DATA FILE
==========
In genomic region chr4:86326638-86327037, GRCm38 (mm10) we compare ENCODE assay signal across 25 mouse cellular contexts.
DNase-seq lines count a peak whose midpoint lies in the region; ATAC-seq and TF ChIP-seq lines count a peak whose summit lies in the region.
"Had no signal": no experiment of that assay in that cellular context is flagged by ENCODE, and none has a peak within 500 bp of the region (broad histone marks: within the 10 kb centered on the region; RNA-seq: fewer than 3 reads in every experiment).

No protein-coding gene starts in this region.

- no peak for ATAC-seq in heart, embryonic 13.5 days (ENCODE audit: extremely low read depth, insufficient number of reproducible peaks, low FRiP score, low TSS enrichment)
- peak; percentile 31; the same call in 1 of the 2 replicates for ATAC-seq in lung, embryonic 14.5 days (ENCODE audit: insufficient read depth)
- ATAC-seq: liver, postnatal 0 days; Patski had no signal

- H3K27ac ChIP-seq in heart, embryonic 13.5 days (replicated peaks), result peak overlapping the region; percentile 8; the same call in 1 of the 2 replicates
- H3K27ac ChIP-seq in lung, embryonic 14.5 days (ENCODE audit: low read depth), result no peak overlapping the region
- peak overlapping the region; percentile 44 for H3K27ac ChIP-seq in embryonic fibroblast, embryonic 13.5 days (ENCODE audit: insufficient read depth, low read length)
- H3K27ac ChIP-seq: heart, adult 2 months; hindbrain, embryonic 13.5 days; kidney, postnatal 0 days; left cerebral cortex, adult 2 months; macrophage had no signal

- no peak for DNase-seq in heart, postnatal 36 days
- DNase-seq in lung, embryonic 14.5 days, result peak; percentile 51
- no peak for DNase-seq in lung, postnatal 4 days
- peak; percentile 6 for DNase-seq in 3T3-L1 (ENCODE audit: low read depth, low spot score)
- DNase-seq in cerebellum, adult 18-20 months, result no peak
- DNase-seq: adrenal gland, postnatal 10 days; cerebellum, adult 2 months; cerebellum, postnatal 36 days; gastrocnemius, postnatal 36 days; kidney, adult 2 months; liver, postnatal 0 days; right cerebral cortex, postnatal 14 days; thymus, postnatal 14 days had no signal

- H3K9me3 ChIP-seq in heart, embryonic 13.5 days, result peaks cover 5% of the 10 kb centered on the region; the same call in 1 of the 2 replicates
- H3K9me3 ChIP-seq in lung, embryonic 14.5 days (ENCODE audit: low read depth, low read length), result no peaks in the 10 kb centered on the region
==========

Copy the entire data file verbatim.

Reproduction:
In genomic region chr4:86326638-86327037, GRCm38 (mm10) we compare ENCODE assay signal across 25 mouse cellular contexts.
DNase-seq lines count a peak whose midpoint lies in the region; ATAC-seq and TF ChIP-seq lines count a peak whose summit lies in the region.
"Had no signal": no experiment of that assay in that cellular context is flagged by ENCODE, and none has a peak within 500 bp of the region (broad histone marks: within the 10 kb centered on the region; RNA-seq: fewer than 3 reads in every experiment).

No protein-coding gene starts in this region.

- no peak for ATAC-seq in heart, embryonic 13.5 days (ENCODE audit: extremely low read depth, insufficient number of reproducible peaks, low FRiP score, low TSS enrichment)
- peak; percentile 31; the same call in 1 of the 2 replicates for ATAC-seq in lung, embryonic 14.5 days (ENCODE audit: insufficient read depth)
- ATAC-seq: liver, postnatal 0 days; Patski had no signal

- H3K27ac ChIP-seq in heart, embryonic 13.5 days (replicated peaks), result peak overlapping the region; percentile 8; the same call in 1 of the 2 replicates
- H3K27ac ChIP-seq in lung, embryonic 14.5 days (ENCODE audit: low read depth), result no peak overlapping the region
- peak overlapping the region; percentile 44 for H3K27ac ChIP-seq in embryonic fibroblast, embryonic 13.5 days (ENCODE audit: insufficient read depth, low read length)
- H3K27ac ChIP-seq: heart, adult 2 months; hindbrain, embryonic 13.5 days; kidney, postnatal 0 days; left cerebral cortex, adult 2 months; macrophage had no signal

- no peak for DNase-seq in heart, postnatal 36 days
- DNase-seq in lung, embryonic 14.5 days, result peak; percentile 51
- no peak for DNase-seq in lung, postnatal 4 days
- peak; percentile 6 for DNase-seq in 3T3-L1 (ENCODE audit: low read depth, low spot score)
- DNase-seq in cerebellum, adult 18-20 months, result no peak
- DNase-seq: adrenal gland, postnatal 10 days; cerebellum, adult 2 months; cerebellum, postnatal 36 days; gastrocnemius, postnatal 36 days; kidney, adult 2 months; liver, postnatal 0 days; right cerebral cortex, postnatal 14 days; thymus, postnatal 14 days had no signal

- H3K9me3 ChIP-seq in heart, embryonic 13.5 days, result peaks cover 5% of the 10 kb centered on the region; the same call in 1 of the 2 replicates
- H3K9me3 ChIP-seq in lung, embryonic 14.5 days (ENCODE audit: low read depth, low read length), result no peaks in the 10 kb centered on the region